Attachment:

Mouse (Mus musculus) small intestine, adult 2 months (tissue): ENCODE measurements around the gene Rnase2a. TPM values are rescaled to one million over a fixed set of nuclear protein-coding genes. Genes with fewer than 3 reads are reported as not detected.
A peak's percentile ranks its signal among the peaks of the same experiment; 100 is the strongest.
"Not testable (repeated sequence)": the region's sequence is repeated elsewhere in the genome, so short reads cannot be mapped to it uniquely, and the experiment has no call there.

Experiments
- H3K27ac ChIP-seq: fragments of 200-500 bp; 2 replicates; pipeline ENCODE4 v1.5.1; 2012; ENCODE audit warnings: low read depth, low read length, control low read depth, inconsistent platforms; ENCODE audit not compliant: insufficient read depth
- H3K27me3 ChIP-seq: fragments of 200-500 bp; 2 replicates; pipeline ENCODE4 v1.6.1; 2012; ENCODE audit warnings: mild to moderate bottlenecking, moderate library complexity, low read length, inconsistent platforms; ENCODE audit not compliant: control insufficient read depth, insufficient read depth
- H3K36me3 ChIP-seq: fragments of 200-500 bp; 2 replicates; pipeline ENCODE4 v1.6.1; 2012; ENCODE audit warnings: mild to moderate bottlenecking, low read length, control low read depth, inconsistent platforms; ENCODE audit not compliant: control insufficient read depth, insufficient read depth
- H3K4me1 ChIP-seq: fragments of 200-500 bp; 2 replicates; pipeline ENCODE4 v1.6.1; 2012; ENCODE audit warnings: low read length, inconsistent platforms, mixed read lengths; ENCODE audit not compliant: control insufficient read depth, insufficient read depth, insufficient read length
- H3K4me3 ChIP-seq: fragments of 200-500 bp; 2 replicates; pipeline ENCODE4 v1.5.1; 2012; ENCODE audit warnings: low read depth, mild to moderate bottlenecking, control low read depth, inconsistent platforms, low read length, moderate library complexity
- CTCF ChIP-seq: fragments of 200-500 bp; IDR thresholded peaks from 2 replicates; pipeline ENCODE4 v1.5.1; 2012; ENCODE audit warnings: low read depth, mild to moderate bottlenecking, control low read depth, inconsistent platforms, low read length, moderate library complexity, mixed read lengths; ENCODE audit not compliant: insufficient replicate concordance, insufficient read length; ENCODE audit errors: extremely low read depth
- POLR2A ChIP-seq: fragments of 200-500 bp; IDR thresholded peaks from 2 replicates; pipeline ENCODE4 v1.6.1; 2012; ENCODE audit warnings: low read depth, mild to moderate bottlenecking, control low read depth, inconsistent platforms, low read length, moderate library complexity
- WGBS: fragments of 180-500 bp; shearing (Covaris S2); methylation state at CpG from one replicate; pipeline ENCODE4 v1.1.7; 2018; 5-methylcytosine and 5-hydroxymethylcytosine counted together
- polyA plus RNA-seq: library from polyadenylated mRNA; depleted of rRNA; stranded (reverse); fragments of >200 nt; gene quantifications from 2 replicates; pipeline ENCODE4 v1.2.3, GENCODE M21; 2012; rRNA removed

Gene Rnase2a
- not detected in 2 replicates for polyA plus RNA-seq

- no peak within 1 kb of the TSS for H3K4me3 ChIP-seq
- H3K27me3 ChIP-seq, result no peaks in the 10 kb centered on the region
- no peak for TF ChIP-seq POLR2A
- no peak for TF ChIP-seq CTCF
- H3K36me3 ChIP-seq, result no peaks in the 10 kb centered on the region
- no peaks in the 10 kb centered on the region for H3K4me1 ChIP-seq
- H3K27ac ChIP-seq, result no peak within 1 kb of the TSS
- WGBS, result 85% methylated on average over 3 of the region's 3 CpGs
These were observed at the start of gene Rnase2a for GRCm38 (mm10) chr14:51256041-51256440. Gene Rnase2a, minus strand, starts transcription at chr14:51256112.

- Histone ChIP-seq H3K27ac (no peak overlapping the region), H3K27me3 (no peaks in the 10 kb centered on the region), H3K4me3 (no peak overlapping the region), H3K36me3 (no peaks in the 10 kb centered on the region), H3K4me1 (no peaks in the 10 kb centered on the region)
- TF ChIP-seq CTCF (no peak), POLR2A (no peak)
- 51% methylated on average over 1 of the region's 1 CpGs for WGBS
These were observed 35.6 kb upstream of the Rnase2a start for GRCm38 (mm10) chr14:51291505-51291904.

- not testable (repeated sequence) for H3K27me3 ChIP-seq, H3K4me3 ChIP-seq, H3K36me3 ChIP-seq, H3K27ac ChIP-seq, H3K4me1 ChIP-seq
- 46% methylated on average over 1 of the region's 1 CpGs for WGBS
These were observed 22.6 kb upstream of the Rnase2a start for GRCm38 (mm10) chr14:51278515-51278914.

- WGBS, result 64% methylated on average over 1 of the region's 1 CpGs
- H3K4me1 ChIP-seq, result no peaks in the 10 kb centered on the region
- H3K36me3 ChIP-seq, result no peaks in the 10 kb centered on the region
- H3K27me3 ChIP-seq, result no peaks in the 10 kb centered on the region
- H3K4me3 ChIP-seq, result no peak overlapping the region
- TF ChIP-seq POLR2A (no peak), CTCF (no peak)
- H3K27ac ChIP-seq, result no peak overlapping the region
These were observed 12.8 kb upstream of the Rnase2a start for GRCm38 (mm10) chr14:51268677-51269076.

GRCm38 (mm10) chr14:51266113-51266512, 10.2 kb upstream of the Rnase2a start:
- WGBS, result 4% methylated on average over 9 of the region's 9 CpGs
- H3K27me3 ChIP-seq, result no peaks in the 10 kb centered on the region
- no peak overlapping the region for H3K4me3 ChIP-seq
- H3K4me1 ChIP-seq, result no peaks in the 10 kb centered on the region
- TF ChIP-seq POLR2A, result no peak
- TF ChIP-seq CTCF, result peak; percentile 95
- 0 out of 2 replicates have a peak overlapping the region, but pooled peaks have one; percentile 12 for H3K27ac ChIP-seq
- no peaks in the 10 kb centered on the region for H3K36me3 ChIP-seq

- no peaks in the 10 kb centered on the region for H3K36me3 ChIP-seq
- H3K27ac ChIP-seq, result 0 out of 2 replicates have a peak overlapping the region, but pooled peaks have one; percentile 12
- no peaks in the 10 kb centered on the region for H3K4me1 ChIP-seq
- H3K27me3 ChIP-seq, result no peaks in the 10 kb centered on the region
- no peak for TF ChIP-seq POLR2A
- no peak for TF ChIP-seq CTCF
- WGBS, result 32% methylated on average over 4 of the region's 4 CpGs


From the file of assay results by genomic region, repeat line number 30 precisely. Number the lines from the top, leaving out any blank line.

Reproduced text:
- 46% methylated on average over 1 of the region's 1 CpGs for WGBS